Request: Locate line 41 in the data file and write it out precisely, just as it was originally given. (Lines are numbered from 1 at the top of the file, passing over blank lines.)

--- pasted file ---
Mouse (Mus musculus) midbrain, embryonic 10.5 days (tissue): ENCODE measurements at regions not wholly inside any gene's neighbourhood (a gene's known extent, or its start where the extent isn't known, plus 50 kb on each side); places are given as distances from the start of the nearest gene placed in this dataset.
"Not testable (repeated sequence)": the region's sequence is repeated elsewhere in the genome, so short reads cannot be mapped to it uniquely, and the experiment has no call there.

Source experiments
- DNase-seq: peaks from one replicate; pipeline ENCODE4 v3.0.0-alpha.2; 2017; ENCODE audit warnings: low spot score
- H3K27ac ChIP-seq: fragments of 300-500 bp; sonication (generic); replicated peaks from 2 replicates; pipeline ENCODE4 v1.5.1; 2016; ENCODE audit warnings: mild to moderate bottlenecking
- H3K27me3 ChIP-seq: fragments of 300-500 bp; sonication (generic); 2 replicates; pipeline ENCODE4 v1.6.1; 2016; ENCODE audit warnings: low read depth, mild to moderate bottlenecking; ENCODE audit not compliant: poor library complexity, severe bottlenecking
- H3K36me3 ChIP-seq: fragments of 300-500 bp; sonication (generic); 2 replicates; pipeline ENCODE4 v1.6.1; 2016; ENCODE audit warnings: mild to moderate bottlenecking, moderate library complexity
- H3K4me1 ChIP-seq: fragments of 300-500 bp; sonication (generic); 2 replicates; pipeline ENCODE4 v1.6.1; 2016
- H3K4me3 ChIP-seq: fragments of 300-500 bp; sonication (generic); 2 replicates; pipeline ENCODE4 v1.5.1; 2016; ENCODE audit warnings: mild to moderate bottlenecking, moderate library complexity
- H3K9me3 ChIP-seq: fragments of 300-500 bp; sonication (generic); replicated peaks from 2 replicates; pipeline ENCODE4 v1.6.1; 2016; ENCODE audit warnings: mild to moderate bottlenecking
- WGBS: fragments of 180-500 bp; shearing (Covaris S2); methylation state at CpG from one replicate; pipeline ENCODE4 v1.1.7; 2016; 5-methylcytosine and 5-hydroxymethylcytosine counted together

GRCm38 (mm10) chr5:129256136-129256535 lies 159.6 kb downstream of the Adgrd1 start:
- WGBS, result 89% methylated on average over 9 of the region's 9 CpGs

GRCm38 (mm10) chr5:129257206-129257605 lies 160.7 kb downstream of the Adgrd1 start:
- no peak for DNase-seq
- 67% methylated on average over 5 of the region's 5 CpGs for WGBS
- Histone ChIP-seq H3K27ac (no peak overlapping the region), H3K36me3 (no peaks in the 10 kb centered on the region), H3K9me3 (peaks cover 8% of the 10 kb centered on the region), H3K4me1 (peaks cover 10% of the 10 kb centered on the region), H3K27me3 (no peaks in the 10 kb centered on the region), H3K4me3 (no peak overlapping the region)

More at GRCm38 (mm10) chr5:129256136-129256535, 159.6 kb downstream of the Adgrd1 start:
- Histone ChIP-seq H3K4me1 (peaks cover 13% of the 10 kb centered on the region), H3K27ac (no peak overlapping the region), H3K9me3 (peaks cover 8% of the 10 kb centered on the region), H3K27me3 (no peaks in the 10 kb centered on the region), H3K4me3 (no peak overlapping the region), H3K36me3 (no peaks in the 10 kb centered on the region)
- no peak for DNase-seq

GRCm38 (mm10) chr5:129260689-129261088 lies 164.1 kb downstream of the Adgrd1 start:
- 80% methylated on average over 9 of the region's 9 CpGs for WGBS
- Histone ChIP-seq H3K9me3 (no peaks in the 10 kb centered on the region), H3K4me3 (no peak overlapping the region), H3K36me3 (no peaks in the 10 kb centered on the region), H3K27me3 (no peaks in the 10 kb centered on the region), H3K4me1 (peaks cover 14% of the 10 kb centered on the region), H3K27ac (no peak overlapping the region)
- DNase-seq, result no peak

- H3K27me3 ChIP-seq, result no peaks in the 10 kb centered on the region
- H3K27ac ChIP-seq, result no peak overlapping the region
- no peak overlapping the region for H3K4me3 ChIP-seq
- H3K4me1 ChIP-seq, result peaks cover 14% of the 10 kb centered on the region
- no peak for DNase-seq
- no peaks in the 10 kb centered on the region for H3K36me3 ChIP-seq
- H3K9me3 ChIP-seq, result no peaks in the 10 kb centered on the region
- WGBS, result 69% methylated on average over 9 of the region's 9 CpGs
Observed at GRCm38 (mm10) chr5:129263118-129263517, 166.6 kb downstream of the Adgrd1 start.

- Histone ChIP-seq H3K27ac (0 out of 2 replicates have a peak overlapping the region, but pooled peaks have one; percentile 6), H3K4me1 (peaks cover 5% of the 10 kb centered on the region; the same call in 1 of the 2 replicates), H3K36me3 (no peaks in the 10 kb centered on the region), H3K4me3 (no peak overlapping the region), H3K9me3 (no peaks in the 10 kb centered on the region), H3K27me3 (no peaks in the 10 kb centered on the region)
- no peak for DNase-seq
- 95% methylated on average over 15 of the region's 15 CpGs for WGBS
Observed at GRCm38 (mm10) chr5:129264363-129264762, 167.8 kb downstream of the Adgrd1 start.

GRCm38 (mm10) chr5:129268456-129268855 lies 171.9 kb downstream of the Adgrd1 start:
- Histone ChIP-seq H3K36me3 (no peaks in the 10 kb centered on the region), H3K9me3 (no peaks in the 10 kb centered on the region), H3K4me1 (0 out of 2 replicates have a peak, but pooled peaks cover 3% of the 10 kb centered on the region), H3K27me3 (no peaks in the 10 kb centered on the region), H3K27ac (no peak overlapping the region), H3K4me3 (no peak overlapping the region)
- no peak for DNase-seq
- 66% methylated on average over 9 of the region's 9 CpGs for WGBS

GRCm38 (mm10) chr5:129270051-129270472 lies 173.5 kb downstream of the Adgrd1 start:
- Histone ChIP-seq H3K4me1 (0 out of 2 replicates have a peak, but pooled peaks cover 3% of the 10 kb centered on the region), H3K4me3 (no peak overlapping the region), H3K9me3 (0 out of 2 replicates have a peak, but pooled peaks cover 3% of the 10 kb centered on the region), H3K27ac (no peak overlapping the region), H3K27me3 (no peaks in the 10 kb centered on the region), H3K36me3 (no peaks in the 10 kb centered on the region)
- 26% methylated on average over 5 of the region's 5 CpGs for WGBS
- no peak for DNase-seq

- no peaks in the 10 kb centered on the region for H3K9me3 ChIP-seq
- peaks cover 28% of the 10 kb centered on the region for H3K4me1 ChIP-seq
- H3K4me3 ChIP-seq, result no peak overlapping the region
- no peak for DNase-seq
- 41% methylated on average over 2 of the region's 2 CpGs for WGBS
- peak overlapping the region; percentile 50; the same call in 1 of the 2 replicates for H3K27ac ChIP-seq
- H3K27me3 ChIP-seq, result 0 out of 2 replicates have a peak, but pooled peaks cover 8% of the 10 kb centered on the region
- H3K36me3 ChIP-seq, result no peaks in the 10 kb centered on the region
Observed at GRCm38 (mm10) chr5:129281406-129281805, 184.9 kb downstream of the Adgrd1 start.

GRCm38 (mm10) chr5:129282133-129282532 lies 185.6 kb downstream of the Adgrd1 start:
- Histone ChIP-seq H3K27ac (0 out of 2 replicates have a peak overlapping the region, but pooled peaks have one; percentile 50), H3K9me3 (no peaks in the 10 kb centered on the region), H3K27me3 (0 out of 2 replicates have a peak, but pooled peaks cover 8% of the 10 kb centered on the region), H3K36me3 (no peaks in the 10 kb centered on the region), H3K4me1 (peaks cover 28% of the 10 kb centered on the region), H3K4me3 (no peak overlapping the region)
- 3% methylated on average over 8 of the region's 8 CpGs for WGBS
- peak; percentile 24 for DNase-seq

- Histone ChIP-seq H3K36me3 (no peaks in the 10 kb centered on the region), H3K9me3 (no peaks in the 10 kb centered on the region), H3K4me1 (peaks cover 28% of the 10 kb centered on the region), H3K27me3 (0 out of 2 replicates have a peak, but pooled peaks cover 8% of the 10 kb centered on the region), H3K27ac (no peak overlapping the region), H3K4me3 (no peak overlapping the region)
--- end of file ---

- 66% methylated on average over 9 of the region's 9 CpGs for WGBS